Cesar Vallejo’s The Black Riders

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The Black Riders
by Cesar Vallejo
(translated by Robert Bly)

There are blows in life so violent—I can’t answer!
Blows as if from the hatred of God; as if before them,
the deep waters of everything lived through
were backed up in the soul . . . I can’t answer!

Not many; but they exist . . . They open dark ravines
in the most ferocious face and in the most bull-like back.
Perhaps they are the horses of that heathen Atilla,
or the black riders sent to us by Death.

They are the slips backward made by the Christs of the soul,
away from some holy faith that is sneered at by Events.
These blows that are bloody are the crackling sounds
from some bread that burns at the oven door.

And man . . . poor man! . . . poor man!
He swings his eyes, as
when a man behind us calls us by clapping his hands;
Swings his crazy eyes, and everything alive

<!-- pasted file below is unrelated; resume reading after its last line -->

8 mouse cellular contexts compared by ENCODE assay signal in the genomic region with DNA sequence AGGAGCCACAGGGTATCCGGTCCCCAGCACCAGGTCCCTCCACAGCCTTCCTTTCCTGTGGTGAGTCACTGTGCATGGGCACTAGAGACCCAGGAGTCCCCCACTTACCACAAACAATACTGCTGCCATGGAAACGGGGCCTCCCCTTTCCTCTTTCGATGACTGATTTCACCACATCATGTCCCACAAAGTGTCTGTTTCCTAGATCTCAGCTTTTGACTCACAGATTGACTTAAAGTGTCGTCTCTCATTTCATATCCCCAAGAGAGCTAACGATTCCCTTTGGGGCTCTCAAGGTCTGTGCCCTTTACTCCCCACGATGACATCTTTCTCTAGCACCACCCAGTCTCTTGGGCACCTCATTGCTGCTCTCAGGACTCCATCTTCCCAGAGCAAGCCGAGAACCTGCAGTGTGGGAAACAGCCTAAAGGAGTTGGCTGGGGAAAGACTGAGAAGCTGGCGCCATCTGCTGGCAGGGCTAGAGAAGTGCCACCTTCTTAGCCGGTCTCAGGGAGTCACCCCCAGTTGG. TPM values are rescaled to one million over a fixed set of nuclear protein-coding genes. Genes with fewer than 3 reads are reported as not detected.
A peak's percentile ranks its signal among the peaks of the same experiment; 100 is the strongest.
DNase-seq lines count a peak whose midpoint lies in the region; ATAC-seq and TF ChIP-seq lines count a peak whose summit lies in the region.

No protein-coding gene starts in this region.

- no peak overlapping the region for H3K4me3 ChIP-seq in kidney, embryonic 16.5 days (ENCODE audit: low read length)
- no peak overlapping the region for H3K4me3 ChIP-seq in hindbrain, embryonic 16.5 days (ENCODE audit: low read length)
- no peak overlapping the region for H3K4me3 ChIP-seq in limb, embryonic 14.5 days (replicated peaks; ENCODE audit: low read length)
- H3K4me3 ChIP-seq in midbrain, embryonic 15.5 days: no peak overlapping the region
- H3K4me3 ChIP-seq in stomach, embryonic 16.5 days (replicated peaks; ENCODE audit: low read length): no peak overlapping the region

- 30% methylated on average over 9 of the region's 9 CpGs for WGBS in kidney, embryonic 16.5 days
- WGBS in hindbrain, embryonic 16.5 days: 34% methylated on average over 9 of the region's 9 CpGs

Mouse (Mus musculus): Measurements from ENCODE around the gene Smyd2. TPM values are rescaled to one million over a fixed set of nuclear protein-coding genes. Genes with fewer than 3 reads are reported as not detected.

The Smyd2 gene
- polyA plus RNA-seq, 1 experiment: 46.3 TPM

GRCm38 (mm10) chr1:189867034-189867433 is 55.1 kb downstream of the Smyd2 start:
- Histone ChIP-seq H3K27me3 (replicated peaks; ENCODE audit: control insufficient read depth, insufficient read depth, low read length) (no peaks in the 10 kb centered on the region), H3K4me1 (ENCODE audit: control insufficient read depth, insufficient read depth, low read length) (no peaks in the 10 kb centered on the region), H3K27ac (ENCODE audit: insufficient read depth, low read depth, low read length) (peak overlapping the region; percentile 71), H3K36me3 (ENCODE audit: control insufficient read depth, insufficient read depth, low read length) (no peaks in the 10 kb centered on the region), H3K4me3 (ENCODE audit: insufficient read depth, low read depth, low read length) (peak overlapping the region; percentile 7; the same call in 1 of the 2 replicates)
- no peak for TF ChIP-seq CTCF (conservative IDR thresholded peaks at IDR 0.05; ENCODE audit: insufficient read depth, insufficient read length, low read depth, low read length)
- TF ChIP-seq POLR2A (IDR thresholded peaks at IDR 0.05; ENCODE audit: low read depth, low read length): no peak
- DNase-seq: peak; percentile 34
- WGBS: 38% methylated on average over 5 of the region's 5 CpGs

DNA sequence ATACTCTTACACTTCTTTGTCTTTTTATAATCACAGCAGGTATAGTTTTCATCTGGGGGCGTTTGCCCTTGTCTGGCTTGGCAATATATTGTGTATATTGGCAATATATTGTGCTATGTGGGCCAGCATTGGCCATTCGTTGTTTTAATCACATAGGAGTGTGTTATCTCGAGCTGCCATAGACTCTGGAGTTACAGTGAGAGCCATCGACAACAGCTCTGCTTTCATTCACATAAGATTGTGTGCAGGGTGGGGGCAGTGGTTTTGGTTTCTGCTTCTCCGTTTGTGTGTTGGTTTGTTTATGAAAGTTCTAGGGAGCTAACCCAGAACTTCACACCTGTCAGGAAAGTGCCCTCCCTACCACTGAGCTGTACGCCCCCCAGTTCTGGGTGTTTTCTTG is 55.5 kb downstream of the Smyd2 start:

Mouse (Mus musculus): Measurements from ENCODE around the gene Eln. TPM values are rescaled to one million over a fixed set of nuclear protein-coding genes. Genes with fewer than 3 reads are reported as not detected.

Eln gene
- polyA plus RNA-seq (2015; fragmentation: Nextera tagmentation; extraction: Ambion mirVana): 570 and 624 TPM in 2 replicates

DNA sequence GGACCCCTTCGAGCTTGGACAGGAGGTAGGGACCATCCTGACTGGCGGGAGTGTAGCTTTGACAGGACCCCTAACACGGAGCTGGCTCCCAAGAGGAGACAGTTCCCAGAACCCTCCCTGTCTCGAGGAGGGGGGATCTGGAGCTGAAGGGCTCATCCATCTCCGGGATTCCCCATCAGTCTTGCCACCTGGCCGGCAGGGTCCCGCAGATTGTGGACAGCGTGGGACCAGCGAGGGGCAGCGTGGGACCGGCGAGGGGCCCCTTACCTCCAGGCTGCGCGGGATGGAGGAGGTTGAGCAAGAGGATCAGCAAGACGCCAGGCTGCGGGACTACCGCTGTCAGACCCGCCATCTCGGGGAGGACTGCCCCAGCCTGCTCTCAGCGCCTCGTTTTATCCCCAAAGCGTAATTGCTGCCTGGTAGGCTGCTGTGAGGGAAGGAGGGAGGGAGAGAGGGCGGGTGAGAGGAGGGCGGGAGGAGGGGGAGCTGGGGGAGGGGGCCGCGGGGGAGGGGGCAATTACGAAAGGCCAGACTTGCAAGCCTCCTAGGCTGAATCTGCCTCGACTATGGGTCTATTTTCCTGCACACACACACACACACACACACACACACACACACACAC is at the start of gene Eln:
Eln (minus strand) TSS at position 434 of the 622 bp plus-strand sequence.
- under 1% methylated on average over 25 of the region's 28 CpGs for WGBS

is backed up, like a pool of guilt, in that glance.

There are blows in life so violent . . . I can’t answer!

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Gerard Manley Hopkins’ – The Windhover

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Randall Jarrell once said, “A good poet is someone who manages, in a lifetime of standing out in thunderstorms, to be struck by lightning five or six times; a dozen or two dozen times and he is great.” Gerard Manley Hopkins’, who was both exacting and inspired, counted his poem “The Windhover” as his greatest work, and many readers agree.  He was surely struck rapt by lightning the morning he marveled at this hovering windhover, which, flying in place, are considered a symbol of Christ crucified.  Read carefully one finds that it has fewer violations of grammar than it may seem initially, because while every moment the language seems to flow and rush in transcendent association, the verbal sense is still maintained smoothly, even while the description performs its wild maneuvers. It reminds me that fire that is the most beautiful thing.